Heading down the Larkya La

Every third step I fall into thigh deep snow and as I come to an icy section, terror pulses through my body. My pack feels so heavy and is weighing me down so much and pulling me off balance. I see the boys below sitting down and sliding down a shallow gully spreading their body weight across the snow. I take their cue and do the same. I am sure I saw Bear Grylls do this once on his TV show and it seems to be doing the trick. I cover ground much quicker though stopping is somewhat tricky. I have to dig my heels in hard to arrest the slide.
Greg shouts up to me that we’re nearly there just a few more sections to go and we’ll be on dirt again. I am so relieved to have finally reached bare earth. I sit for a moment to slow my breathing. I am so thirsty my lips are cracking from dehydration. I throw myself down and lie on my pack, gulping water it’s been over 8 hours of continuous slog and I am very thirsty. We all change out of cold weather gear and cool down. We have another 3 to 4 hours of walking until we get to the town of Bhimtang.

Bhimtang

Entering Bhimtang

Everyone is ecstatic to have crossed the pass. We have done it and celebrate and start talking about the food and the drinks that we will have when we get to Bhimtang. I have around half a bottle of water left, if I sip conservatively it should be enough. Legs shaky and bodies aching we make for the last section it seems to go on forever. As I take my last sip of water Greg points to an area where small buildings are dwarfed by a giant mountain. I decide on sight that I will finish my water, we’re only an hour a way I think to myself. When we get there I will have a nice cold can of coke.
As I drag my feet through the last section of town. I see the boys all sat outside a tea house. As much as I find the idea of a welcoming committee a nice gesture I find it odd. But as I draw closer I see no joy, no laughter, nothing and then I realise why. I can’t utter the words to myself it can’t be true…. Nothing is open, the town is shut! We can only deduce that because no one has crossed the pass this year and with so many people having turned back, the tea house owners have remained shut waiting for the snows to abate before opening. I am in shock. I can’t believe this is happening and I sit down deflated and despondent.
We seriously contemplate breaking in and paying for any damages caused later, we are that desperate and tired. It becomes a serious option that is discussed but our guide Dilly is not confidant this is a good idea. The next town is still another 4 hours away but already the sun is starting to disappear behind the mountains. In the next hour or so it will be dark and cold. We have run out of food and have no water left.
I am reluctant to continue. I’m worried that we will arrive at the next tea house and that too will be closed. But what are we to do, we are forced to continue. We’re all so cold and tired but we put our backpacks and head torches on anticipating the fading light to come. We talk of the possibility of wild camping something I am becoming increasingly in favour of. We walk past a few small caves, stop and look but resign to carry on. We stop near a river gasping for a drink and take the gamble to fill our bottles with the stream water. My overwhelming thirst diminishes any kind of concern. I just hope that the water is clean enough not to make me sick. The sterilisation tablet should work under normal circumstances.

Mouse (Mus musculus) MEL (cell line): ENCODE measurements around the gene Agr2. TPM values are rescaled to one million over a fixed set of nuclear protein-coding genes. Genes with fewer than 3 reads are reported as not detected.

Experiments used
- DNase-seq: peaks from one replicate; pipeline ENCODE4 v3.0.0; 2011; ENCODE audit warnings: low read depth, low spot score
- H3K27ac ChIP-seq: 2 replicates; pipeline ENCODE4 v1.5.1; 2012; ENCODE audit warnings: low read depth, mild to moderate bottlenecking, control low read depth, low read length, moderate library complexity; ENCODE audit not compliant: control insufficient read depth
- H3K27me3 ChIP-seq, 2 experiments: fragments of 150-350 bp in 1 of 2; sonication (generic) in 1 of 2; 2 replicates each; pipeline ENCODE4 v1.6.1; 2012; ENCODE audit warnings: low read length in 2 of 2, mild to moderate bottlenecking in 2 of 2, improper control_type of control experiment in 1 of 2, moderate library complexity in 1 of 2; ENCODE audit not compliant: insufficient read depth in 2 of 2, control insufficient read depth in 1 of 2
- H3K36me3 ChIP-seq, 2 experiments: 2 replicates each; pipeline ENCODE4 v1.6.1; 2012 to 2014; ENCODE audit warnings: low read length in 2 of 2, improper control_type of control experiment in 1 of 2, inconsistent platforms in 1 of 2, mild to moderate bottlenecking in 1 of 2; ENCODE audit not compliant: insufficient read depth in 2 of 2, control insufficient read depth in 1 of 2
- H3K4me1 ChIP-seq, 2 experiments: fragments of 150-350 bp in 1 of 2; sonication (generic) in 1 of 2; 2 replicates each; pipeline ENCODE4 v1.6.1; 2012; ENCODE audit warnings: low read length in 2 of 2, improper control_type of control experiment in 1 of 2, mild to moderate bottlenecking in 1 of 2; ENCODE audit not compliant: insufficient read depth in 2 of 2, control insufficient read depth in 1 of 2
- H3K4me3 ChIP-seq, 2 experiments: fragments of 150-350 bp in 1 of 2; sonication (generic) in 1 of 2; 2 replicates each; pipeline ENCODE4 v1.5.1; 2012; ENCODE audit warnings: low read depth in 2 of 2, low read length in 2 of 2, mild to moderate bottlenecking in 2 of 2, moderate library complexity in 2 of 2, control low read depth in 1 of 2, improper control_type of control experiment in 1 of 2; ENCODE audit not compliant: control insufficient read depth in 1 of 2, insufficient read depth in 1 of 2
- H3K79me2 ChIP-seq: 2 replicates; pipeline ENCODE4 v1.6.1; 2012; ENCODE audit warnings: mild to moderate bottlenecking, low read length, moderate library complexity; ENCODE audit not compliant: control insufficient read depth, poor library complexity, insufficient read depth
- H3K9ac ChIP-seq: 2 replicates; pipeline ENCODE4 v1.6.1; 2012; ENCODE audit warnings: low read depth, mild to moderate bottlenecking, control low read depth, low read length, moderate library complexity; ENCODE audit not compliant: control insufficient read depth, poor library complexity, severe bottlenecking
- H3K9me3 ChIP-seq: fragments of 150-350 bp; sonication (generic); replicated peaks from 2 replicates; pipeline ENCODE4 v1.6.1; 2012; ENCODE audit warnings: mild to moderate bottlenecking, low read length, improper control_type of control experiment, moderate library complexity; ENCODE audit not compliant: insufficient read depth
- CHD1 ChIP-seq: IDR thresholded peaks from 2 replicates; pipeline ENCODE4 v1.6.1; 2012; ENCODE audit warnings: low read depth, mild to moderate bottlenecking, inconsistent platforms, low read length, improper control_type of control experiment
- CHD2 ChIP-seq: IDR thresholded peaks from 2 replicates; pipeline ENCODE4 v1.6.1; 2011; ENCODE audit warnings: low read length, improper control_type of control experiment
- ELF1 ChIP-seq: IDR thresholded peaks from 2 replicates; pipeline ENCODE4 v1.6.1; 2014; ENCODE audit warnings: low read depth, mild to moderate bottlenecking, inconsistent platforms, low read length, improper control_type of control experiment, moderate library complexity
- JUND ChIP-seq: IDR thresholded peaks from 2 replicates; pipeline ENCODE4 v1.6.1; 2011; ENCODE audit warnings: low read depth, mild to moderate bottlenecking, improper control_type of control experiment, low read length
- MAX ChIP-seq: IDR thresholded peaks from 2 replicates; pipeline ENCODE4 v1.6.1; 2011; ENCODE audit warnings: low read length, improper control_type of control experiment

Not a morsel of food has not passed any of our lips for nearly 5 hours. My stomach is so noisy that its rumble can be heard over the sound of our footsteps. Night envelopes and we take a break to discuss what we should do next, should we continue or just lie down under a tree. We look at the area we’re in, it seems ok. But as we look at a moon being draped in clouds we debate what we would do if it were to rain during the night. Our down sleeping bags would be soaked. No we must push on and keep going. I know that this makes sense but physically my body is fighting every decision I make, it simply wants me to lie down. We press on.

Nasir, Emma, Rick and Habib

Nasir, Emma, Rick and Habib

Hours pass and we try to keep each other’s spirits up. I can’t help to feel sorry for Habib and Nasir this is supposed to be a holiday, a time to hang out with us, enjoy a relaxing trek. Nasir tells me that he and Habib have never had such a challenging situation. They too are now exhausted. Our conversation halts as we see a torch light coming towards us. Dilly has seen ahead a building. A jubilant cheer erupts. But there is a hitch…of course. The building is just a shell there is no one there no windows, no doors, no food and no beds but there is a roof to provide shelter. None of us care we will sleep here tonight and tomorrow continue to the next town. I don’t even care that I won’t be able to eat. I am passed that need. All I want more than anything right now is to get in to my sleeping bag and sleep. I don’t even care that I am sleeping on planks of wood. My eyes are heavy I look out at the stars and a moon washed with fleeting clouds and drift into a deep sleep.

Jaylan the 9 year old boy who didn't turn back

Jaylan the 9 year old boy who didn’t turn back

The sound of talking awakens me. My body is stiff from sleeping on hard wood. I have a tingling sensation running up and down my back. Outside a fire has been lit and the boys are sat around warming themselves. I pack up my things and climb down the ladder from the second floor. It’s amazing how hunger can motivate a person. We are hopefully just a couple of hours away from the next tea house. Of course we have to hope that it is open given what happened yesterday in Bhimtang. But we must continue regardless we have no choice.

The half finished house we slept in

The half finished house we slept in

I sip what remains of the river water in my bottle, so far this has not caused any of us to be ill. We set off through some of the most pristine pine forest I have ever encountered. The floor of the forest is soft with fallen pine needles that have built up over the centuries. It’s so beautiful that I am momentarily distracted by a rumbling tummy that has had no food in over 18 hours. We walk past ancient trees covered in moss, every now and again breaking into open areas where gigantic mountains soar high above.

Beautiful Pine Forrests

Beautiful Pine Forrests

Two hours later we sight a small collection of houses on the far side of river. We cross a small bridge but can see no sign of activity. The first few houses are empty so we continue up a small slope and around a bend. There sitting in a charming garden is Habib, Nasir and Dilly. I can see a lady wiping down tables inside the dining room. We have made it. Thirty hours after leaving Dharamsala we can at last relax. I feel relieved to have reached a soft bed and warm food.
We spend a few more days trekking down to the road head. I feel so fortunate to have made it over and not have turned back. We could so easily have missed out on all of this. We set our sights on Pokhara and a long recuperation before heading east to the Everest and beyond…

Food at last

Food at last